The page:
Feeling like you don’t fit in, and that friends are gossiping behind your back is something reserved for grade school – middle school, at best. Or is it? Here’s why self esteem matters – at any age.
Today’s adults have to deal with an onslaught of social media, just as younger generations do.
And with busy schedules, money-making priorities and pressure to conform with the neighbors and the latest hot trends, being genuine can sometimes get lost in the shuffle.
In fact, it often does. And it’s not anyone’s fault, really. But it’s a nasty feeling.
When it comes to the social scene, you may find yourself asking, were they really my friend, or was it just because I fit in their schedule? Or, maybe, did they need to network for their webpage and latest business venture, and that’s why I was invited? If you do, you might be having a crisis of self esteem.
This might sound petty, but as we age, friendships can deepen and become golden, or become nastier. It’s true.
And while the culture of ‘you-scratch-my-back-I’ll-scratch-yours’ definitely has its advantages, there are some good limits to draw, for both the scratcher and the scratchee to maintain good mental health.
The Huffington Post provides a well-thought out list of 11 signs of true friendship, that can be good to review, if you feel a little out of whack.
If a person pushes you to be more accepting of yourself, calls you out when you’re wrong and really, truly listens when you gripe, they’re probably the real deal. They’re a friend for the right reasons.
Related: Mental Health Care in the Classrooom
However, if they disappear when times get tough, hold a grudge for what seems like an eternity and never prioritize your friendship (ie, they never set aside time to call, or meet), it could be best to keep your head up and keep on the lookout for better interactions.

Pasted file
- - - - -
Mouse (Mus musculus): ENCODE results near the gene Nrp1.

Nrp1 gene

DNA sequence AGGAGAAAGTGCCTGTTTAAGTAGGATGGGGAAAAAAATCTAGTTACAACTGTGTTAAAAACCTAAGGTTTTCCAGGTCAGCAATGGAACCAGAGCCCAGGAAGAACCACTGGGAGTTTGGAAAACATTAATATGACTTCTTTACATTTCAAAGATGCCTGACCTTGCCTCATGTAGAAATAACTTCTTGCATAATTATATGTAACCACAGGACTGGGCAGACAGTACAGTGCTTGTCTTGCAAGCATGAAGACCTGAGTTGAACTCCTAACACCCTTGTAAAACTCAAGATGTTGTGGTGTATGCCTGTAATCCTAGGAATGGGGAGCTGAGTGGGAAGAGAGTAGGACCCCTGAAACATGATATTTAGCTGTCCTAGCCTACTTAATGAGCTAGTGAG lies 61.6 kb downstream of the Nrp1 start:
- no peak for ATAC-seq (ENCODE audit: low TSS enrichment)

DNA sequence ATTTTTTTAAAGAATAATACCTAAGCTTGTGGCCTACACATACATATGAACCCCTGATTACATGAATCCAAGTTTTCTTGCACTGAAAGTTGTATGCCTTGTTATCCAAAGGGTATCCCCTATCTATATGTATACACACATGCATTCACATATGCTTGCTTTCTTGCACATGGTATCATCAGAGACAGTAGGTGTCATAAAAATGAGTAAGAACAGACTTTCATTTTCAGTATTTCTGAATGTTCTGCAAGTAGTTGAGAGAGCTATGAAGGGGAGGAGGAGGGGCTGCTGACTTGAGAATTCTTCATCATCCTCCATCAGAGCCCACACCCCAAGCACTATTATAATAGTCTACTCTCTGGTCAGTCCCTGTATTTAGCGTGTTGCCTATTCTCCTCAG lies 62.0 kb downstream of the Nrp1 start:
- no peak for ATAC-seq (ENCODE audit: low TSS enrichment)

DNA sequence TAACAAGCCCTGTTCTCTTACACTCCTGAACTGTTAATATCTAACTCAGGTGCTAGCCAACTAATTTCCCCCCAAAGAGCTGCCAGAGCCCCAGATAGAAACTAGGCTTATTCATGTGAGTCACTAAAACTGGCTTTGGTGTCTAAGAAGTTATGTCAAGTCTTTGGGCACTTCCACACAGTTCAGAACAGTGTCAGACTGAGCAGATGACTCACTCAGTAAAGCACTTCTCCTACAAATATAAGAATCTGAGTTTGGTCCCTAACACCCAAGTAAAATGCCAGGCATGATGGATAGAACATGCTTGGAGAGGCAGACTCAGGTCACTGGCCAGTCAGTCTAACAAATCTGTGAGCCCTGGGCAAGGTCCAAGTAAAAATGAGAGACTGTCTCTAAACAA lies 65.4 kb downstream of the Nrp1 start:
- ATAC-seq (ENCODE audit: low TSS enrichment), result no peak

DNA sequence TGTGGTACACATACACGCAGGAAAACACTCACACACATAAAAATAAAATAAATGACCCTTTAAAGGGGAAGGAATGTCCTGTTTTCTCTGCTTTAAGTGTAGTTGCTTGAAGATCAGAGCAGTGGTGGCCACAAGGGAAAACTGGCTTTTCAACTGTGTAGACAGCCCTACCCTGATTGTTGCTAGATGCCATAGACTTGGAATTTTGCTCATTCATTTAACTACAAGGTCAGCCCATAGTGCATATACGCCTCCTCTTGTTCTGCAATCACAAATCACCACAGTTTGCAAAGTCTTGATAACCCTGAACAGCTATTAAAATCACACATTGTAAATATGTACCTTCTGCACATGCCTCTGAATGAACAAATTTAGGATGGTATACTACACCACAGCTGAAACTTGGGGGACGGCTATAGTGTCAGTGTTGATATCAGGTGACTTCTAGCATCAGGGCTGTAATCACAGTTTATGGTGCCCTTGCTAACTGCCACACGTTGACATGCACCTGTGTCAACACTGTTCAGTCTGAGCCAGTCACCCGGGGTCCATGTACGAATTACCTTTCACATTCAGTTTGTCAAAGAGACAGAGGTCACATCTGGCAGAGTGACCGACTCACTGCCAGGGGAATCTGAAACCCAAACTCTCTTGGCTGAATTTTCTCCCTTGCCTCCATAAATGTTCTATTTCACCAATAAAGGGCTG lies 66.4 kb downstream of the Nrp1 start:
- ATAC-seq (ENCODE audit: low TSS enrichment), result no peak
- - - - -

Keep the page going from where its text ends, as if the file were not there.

Good self-esteem comes from surrounding yourself with individuals who actually care about your points of view and what’s going on in your life. It also comes from valuing your own talents and respecting the way you live your life…your way.
Of course, constant self-validation isn’t a good route to take towards solid mental health, as Dr. Michael Miller states in Harvard Health Publications. You’re likely to become a self-centered bigot, which isn’t much use.
People with good self-esteem do tend to be happier and more likely to persevere through tough times though experts say, and so building yourself up is important.
How to do it?
Dr. Miller says, “It’s more likely that self-esteem will come as a result of accurate self-understanding, appreciation of one’s genuine skills, and the satisfaction of helping others.”
And so, start with some self-reflection. Why are you hanging around with people who make you question yourself? Is it easy to change your patterns? Are you using your talents in ways that make you feel valued?
Stay happy. You’re worth it.